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Comet in Moominland (Moomins) Paperback – September 1, 1991
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"The adventures of the easygoing Moomintrolls have all the crispness and tart surprise of a lingonberry, thanks to Jansson's ineffably light touch, her uncanny sensitivity to universal childhood emotions, and her gift for terse, naturalistic dialogue."--Entertainment Weekly
"This book in Jansson's series about the Moomins and their friends-small, indescribable Scandinavian creatures-tells of their adventures in trying to save themselves from a comet. A gentle, offbeat fantasy." --The Horn Book
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Top Customer Reviews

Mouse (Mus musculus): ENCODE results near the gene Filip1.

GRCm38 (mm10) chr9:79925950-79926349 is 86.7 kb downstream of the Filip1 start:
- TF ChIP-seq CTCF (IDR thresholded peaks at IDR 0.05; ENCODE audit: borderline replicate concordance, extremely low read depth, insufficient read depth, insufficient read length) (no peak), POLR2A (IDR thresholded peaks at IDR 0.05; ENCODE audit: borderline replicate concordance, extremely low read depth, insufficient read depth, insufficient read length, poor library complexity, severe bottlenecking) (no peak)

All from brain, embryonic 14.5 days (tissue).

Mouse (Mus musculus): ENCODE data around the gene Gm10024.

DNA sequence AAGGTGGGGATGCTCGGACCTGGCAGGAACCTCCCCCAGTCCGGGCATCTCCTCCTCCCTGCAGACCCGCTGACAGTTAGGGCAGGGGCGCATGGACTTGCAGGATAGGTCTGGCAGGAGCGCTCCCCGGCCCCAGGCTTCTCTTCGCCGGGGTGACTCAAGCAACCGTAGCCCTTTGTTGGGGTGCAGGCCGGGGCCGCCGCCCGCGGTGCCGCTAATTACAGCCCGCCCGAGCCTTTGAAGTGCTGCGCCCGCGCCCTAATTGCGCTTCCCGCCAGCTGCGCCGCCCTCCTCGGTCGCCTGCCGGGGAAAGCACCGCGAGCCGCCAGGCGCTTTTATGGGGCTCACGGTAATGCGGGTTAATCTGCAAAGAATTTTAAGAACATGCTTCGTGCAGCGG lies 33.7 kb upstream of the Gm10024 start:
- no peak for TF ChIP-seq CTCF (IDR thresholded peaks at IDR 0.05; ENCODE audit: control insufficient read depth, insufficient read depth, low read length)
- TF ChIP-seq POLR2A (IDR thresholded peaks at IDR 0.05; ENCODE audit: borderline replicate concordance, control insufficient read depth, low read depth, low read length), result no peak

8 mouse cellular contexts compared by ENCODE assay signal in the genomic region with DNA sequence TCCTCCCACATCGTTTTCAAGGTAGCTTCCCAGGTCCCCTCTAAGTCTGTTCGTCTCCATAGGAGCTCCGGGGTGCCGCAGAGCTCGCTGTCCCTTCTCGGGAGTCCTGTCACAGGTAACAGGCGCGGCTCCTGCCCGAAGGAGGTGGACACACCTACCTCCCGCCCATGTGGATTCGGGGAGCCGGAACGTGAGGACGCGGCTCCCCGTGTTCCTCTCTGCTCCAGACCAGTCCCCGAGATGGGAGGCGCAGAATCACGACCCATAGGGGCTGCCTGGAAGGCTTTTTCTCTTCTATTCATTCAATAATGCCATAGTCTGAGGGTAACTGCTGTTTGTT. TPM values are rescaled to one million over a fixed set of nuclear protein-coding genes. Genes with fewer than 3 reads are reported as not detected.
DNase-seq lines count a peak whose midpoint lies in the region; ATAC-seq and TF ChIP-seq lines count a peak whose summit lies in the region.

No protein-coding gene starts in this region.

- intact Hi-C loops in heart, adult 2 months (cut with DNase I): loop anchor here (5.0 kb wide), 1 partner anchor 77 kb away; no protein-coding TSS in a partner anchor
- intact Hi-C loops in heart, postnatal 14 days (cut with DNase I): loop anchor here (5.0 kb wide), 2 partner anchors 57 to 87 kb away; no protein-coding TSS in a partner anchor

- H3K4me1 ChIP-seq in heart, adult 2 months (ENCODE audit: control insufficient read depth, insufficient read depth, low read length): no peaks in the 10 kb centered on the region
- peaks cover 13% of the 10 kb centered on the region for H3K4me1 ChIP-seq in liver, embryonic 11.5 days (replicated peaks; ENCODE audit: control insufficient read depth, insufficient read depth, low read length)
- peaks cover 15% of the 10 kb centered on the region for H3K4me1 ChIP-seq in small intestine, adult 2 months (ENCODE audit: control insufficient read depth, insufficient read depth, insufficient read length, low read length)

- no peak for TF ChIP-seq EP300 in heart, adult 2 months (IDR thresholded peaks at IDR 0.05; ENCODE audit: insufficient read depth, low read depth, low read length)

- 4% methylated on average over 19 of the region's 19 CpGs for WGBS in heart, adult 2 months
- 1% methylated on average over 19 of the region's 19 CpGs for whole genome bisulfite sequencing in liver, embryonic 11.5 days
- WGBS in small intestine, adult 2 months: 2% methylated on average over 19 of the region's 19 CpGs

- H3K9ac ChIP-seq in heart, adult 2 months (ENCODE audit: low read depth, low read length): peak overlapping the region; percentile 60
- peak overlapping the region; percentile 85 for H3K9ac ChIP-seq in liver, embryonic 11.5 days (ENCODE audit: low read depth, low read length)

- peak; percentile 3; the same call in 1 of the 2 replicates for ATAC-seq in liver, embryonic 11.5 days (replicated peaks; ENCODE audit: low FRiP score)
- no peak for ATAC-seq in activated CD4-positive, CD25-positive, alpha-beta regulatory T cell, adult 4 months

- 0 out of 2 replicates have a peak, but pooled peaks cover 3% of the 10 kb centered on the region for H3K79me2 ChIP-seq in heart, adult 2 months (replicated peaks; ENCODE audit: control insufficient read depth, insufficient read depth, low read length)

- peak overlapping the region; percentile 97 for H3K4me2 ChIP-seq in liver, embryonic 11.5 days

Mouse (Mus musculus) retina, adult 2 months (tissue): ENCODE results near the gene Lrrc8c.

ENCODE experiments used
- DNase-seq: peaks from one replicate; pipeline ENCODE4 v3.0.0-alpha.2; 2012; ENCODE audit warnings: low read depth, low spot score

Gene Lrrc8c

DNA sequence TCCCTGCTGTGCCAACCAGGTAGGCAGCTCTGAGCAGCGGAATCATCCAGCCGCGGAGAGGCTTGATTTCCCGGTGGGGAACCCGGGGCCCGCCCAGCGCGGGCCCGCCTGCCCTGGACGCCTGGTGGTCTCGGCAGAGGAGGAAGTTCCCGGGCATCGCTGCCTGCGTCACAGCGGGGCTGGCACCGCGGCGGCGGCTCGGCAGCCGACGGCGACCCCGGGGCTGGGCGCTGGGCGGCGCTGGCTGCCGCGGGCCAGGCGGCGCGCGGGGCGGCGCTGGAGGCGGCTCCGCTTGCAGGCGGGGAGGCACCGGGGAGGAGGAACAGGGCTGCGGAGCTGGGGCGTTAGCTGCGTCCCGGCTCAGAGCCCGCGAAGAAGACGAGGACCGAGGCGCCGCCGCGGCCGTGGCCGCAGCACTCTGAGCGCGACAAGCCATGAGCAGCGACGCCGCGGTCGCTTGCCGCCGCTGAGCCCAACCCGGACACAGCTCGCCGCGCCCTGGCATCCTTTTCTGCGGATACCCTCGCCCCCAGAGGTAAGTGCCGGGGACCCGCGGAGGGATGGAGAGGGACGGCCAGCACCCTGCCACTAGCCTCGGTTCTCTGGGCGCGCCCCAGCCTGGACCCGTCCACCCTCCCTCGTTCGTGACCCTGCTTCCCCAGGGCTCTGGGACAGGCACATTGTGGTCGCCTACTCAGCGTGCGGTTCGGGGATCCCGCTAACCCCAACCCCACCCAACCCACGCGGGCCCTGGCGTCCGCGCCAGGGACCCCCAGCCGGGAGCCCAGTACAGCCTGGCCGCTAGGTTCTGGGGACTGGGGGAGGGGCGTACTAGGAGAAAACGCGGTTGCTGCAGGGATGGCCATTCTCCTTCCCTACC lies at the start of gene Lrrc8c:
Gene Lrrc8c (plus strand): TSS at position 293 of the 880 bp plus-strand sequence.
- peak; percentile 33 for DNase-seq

Anyone who reads "Comet in Moominland" will quickly discover the appeal of these marshmallowly hippopotamus-like creatures. Their strong personalities, endless curiosity and intrepid adventurousness take them and their friends everywhere, even into grisly danger. Things begin as Sniff, a ratlike creature that shares some of Piglet's traits, finds a mysterious path leading to somewhere so potentially interesting that he has to run and tell Moomintroll. Here they meet the silk monkey and eventually find a cozy cave. One night during a rain, Moominpapa lets in the muskrat, a pensive philosopher who claims to "sit and think about how unnecessary everything is." He tells of dark forebodings and of something "horrible and unnecessary" that will happen. All the while the Moomintroll, Sniff and the Silk-Monkey keep encountering symbols resembling stars with tails. The muskrat tells them of comets and that the Professors in the Observatory on the Lonely Mountains would know something about whether the comet would strike earth. Thus begins a grand Odyssean tale that leads them to aggressive crocodiles, Snufkin, a giant lizard, a deep watery hole, Hemulens who collect obsessively, a giant eagle and finally to the cigarette-laden Observatory (the professors like to smoke, how so 20th century). When they find out the comet will arrive in a short number of days, they head back home because "Moominmama," the matriarch, "will know what to do." Along the way Moomintroll saves a lovely Snork Maiden from a poisonous plant, they manage to buy items in a strange store despite the fact that they don't have a cent, they attend a dance lit by glow worms, cross the dried up ocean with stilts, nearly escape an octopus and arrive in Moominland just as everyone flees in terror away from it. Throughout, the comet looms over everything in a creepy, ominous way. It gets larger and larger and more and more intense. Yikes. Not to give anything away, but the comet does come to Moominland, Sniff spills his coffee, the cave really comes in handy and the Muskrat sits on the cake, though it was unnecessary anyway. Other things happen too, of course, such as the ending, but one must consult the book for succor. All along, the story moves with the pace of a hummingbird's heart and will even keep adults, supposedly secure in their maturity and dignified vintage, enraptured. Incredible fun.